The top 10 significant SNPs for height were chosen because they had a higher average factor loading (0.419) than the entire set (0.166), actually the third highest among 69 sets of 10 SNPs. Polygenic and factor scores are reported in table 1. The latter are also reported in table 2 and 3, in descending order.

Table 1. Factor and polygenic scores. Top significant SNPs for height and educational attainment (IQ) GWAS.

Population PS_IQ IQ_Top_4_Fs_Mean Height_PS F_Height
Afr.Car.Barbados 0.339 -1.124 0.636 1.342
US Blacks 0.358 -0.904 0.612 0.662
Bengali Bangladesh 0.368 -0.051 0.503 -0.349
Chinese Dai 0.43 0.736 0.417 -1.381
Utah Whites 0.412 0.838 0.569 0.483
Chinese, Bejing 0.471 1.175 0.419 -1.456
Chinese, South 0.45 1.058 0.418 -1.504
Colombian 0.374 0.201 0.515 -0.103
Esan, Nigeria 0.345 -1.307 0.653 1.629
Finland 0.43 0.76 0.417 0.524
British, GB 0.421 0.832 0.551 0.299
Gujarati Indian, Tx 0.386 -0.059 0.524 -0.333
Gambian 0.342 -1.196 0.61 1.33
Iberian, Spain 0.419 0.728 0.552 0.245
Indian Telegu, UK 0.372 -0.127 0.521 -0.475
Japan 0.459 1.235 0.419 -1.568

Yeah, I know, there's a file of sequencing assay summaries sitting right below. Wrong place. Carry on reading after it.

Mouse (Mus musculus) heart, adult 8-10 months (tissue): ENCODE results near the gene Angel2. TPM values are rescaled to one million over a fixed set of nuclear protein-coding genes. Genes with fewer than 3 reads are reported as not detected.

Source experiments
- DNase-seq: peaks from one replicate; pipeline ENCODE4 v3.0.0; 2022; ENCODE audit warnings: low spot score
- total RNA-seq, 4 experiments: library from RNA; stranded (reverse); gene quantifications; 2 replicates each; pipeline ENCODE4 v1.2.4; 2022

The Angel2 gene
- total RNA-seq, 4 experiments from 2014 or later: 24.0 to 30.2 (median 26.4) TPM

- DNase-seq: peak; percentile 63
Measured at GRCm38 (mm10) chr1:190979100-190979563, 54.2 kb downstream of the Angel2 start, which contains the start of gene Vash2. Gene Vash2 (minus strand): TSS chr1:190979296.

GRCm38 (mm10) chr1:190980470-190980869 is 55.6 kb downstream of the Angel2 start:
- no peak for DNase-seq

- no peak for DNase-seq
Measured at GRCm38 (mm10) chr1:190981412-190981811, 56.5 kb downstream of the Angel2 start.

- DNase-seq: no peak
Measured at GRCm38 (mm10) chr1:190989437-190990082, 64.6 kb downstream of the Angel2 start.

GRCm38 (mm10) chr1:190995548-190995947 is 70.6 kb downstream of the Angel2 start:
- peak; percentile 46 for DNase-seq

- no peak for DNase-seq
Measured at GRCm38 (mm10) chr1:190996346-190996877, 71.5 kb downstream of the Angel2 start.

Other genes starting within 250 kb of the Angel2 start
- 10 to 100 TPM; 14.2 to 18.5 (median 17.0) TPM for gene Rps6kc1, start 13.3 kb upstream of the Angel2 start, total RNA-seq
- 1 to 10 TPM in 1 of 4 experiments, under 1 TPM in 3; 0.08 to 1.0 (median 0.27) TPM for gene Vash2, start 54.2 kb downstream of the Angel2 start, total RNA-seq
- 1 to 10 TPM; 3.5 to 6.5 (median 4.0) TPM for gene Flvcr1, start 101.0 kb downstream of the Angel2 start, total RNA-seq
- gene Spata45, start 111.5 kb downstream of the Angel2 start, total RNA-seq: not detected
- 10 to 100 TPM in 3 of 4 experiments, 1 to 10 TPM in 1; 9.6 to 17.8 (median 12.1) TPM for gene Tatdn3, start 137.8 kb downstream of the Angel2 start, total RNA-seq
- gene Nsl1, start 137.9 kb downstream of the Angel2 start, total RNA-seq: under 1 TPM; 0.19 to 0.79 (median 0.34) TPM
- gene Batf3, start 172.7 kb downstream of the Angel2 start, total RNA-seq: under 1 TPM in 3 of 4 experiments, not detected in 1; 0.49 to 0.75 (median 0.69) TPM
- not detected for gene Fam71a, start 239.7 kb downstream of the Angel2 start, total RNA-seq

Vietnam 0.435 0.845 0.417 -1.321
Luhya, Kenya 0.338 -1.306 0.618 1.263
Mende, Sierra Leone 0.332 -1.475 0.624 1.278
Mexican in L.A. 0.36 0.143 0.502 -0.561
Peruvian, Lima 0.304 -0.28 0.496 -0.803
Punjabi, Pakistan 0.39 0.091 0.519 -0.402
Puerto Rican 0.374 -0.012 0.525 0.254
Sri Lankan, UK 0.373 0.025 0.5 -0.576
Toscani, Italy 0.415 0.511 0.562 0.238
Yoruba, Nigeria 0.343 -1.338 0.638 1.285

Table 2. IQ factor scores sorted in descending order.

Population IQ_Top_4_factors_Mean
Japan 1.235
Chinese, Bejing 1.175
Chinese, South 1.058
Vietnam 0.845
Utah Whites 0.838
British, GB 0.832
Finland 0.76
Chinese Dai 0.736
Iberian, Spain 0.728
Toscani, Italy 0.511
Colombian 0.201
Mexican in L.A. 0.143
Punjabi, Pakistan 0.091
Sri Lankan, UK 0.025
Puerto Rican -0.012
Bengali Bangladesh -0.051
Gujarati Indian, Tx -0.059
Indian Telegu, UK -0.127
Peruvian, Lima -0.28
US Blacks -0.904
Afr.Car.Barbados -1.124
Gambian -1.196
Luhya, Kenya -1.306
Esan, Nigeria -1.307
Yoruba, Nigeria -1.338
Mende, Sierra Leone -1.475


Table 3. Height factor scores in descending order

Population Factor_Height_10SNPs
Esan, Nigeria 1.629
Afr.Car.Barbados 1.342
Gambian 1.33
Yoruba, Nigeria 1.285